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Ada Hagan

Ada Hagan

Ada Hagan is a graduate student in the Department of Microbiology and Immunology at the University of Michigan. Her doctoral research focuses on the methods that the bacterial pathogen Bacillus anthracis uses to gather iron during infections. Ada is also an advocate for science communication by scientists. She is a co-founder and editor-in-chief of the graduate student science writing blog MiSciWriters.com and a blogger for the American Society for Microbiology. You can find more on her projects on LinkedIn and by following her on Twitter.

Bypassing the slow growth of Mycobacterium tuberculosis with computer models provides new ways to learn about the disease.

A virus with Frankenstein-like symptoms. A virus that only infects insects. What could scientists accomplish by combining the two?

Friday, 13 January 2017 13:11

Peanuts and Probiotics

Good for your gut… and your garden? Microbes can help (or hinder) plant growth and help modern agriculture get back to its roots.

 

Friday, 09 December 2016 15:02

I "Flu" in for the Holidays

Each year, millions across the globe travel for the holidays. But with the increase in human travel, what microbial gifts are we bringing home with us?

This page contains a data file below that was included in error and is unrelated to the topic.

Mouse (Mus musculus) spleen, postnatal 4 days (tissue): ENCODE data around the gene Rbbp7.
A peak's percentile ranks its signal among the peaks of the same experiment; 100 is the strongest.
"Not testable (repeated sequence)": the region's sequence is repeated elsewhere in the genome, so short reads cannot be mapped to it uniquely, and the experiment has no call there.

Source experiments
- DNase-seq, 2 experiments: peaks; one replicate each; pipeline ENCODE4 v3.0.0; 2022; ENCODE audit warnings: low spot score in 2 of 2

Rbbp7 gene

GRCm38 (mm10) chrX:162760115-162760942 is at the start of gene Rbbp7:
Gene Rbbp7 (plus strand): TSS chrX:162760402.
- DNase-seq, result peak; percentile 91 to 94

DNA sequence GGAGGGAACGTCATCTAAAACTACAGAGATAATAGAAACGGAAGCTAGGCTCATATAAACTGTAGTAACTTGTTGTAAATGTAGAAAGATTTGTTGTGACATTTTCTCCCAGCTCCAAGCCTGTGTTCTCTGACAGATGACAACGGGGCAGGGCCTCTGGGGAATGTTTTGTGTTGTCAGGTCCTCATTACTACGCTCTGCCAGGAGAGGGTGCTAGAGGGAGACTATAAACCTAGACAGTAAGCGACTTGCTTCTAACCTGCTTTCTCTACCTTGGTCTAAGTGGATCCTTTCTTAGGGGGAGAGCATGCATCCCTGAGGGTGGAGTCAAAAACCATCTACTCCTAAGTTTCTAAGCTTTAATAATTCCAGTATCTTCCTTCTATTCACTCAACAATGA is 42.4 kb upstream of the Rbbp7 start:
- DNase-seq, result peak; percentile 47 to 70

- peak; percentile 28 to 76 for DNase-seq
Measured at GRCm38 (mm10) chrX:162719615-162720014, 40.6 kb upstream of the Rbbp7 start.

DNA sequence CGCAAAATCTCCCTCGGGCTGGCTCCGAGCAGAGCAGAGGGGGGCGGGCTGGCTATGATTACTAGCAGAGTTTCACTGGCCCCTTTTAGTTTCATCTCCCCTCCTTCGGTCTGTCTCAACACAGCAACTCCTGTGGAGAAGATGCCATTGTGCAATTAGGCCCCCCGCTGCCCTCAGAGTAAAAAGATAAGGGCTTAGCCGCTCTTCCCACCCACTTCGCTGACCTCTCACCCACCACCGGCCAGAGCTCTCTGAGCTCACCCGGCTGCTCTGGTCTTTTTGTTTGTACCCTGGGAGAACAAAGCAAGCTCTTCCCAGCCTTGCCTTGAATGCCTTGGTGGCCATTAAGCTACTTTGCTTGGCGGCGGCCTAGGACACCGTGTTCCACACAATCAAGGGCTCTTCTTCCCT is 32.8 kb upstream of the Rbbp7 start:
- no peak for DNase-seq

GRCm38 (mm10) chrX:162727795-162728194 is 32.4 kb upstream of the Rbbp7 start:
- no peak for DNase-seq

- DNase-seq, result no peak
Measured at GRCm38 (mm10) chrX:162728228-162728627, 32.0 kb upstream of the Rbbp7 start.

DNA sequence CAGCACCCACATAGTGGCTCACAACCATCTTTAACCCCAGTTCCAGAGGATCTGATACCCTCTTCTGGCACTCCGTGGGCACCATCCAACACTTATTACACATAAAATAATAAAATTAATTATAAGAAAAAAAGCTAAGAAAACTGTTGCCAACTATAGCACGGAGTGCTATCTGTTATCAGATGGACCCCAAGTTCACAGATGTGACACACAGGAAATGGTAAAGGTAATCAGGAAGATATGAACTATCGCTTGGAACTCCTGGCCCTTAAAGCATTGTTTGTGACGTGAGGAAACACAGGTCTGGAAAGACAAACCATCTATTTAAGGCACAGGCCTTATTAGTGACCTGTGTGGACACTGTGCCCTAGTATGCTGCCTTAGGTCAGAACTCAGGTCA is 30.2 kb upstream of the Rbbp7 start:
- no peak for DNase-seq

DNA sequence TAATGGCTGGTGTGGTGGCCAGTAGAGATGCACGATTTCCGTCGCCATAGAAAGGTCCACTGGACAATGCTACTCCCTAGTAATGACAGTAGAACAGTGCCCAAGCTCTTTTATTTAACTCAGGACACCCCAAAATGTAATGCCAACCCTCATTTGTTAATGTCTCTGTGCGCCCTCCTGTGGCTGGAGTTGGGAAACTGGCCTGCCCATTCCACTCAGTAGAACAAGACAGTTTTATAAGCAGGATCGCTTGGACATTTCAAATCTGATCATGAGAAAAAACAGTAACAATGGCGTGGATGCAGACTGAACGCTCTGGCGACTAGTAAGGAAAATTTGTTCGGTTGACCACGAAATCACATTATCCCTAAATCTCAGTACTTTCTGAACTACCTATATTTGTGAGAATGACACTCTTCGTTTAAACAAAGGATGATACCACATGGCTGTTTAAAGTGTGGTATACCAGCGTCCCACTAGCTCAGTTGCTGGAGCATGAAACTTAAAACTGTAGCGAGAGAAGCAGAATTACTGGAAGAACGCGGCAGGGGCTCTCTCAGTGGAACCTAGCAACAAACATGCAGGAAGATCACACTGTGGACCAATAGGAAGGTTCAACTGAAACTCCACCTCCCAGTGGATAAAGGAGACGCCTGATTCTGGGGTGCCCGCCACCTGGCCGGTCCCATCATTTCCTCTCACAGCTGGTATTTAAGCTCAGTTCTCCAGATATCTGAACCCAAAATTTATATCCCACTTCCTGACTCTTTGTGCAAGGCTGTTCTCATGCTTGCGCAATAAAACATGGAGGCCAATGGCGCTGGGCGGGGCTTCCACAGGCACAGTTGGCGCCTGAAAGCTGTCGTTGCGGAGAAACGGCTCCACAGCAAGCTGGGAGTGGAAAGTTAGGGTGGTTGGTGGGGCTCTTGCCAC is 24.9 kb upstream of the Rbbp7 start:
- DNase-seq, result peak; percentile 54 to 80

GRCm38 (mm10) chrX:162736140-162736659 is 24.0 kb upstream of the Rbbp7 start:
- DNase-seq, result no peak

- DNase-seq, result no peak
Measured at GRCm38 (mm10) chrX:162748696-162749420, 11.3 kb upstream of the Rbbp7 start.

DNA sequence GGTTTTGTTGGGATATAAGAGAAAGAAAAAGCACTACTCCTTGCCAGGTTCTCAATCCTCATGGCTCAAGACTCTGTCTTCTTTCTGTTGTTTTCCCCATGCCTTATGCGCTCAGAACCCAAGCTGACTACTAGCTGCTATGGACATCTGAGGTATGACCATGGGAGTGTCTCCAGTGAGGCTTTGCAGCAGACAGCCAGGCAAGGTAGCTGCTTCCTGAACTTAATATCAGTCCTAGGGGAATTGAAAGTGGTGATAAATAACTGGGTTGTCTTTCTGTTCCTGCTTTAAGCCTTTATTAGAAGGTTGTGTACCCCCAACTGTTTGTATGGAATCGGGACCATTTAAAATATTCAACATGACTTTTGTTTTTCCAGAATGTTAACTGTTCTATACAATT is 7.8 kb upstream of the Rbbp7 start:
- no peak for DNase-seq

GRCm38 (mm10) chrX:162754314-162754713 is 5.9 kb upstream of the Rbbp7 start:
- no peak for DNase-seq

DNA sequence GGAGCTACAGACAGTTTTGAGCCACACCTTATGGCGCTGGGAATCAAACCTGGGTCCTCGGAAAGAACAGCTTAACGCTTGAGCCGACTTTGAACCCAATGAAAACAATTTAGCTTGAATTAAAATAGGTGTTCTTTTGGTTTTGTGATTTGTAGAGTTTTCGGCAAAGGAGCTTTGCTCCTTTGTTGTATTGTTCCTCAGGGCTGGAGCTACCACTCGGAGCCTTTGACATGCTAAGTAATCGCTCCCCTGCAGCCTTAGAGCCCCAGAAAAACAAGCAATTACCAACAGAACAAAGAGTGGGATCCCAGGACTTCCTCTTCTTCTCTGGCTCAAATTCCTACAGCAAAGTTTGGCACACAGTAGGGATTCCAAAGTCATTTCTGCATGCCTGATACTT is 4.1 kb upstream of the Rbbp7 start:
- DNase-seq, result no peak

Ever wished you had an X-man like superpower? Like flying, telepathy, or even… shooting lightning? Learn about the microbes that do!

 

Written by Ada Hagan and Amber Gourley | Ever been dared to eat worms before? Would you consider it if they could help improve your autoimmune disease? Some researchers think that might be the case.

Thursday, 11 August 2016 18:58

Exploring the human virome

What do we know about how viruses affect human microbiomes? Not a lot. Meet a researcher trying to change that.

One researcher is investigating the microbiology of climate change. What do some of the smallest organisms on Earth have to do with one of the largest problems that humans face?

We've studied phages for almost a century, but what progress has been made towards phage therapies? Researchers are developing some surprising ways to exploit phage in the clinic. One method, phage display, has both anthrax and cocaine addiction in common.

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